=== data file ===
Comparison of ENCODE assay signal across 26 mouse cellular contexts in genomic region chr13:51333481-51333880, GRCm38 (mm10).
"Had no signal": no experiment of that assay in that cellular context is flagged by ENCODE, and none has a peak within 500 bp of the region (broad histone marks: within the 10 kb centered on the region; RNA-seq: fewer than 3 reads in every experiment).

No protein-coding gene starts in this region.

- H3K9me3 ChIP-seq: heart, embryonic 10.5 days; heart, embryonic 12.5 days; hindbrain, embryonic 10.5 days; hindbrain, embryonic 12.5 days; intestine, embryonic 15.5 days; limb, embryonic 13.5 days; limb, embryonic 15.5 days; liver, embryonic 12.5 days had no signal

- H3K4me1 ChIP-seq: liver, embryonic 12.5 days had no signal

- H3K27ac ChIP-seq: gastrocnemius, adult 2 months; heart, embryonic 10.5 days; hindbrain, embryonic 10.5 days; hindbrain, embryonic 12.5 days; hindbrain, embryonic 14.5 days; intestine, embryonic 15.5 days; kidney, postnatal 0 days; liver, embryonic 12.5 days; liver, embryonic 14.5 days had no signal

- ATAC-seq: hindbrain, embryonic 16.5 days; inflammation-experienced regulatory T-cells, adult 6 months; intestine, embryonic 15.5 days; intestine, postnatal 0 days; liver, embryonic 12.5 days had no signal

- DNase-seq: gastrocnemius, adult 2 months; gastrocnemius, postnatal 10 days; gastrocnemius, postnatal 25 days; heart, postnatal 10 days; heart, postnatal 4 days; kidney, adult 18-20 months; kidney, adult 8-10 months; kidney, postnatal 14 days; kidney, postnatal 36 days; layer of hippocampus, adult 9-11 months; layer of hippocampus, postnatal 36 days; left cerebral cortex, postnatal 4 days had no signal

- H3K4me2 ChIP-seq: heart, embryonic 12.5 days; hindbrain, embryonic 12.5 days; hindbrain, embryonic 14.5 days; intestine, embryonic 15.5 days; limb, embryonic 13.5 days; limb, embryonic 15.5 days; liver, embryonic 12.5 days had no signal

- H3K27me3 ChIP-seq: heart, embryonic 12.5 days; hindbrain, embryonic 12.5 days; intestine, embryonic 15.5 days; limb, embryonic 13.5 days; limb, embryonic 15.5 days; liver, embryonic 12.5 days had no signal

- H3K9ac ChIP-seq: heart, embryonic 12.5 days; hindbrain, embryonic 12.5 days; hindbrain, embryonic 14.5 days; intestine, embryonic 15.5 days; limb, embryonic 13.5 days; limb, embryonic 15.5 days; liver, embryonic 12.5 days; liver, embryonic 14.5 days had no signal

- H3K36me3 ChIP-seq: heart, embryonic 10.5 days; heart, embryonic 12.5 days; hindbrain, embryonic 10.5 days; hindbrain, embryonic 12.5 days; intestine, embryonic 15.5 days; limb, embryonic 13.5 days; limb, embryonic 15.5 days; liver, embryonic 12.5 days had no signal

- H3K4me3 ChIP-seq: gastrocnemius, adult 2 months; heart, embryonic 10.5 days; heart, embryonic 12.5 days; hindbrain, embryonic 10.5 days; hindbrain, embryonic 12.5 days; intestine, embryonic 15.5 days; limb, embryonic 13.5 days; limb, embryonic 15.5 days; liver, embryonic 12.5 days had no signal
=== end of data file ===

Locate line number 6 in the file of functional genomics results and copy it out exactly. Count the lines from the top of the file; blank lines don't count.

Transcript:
- H3K27ac ChIP-seq: gastrocnemius, adult 2 months; heart, embryonic 10.5 days; hindbrain, embryonic 10.5 days; hindbrain, embryonic 12.5 days; hindbrain, embryonic 14.5 days; intestine, embryonic 15.5 days; kidney, postnatal 0 days; liver, embryonic 12.5 days; liver, embryonic 14.5 days had no signal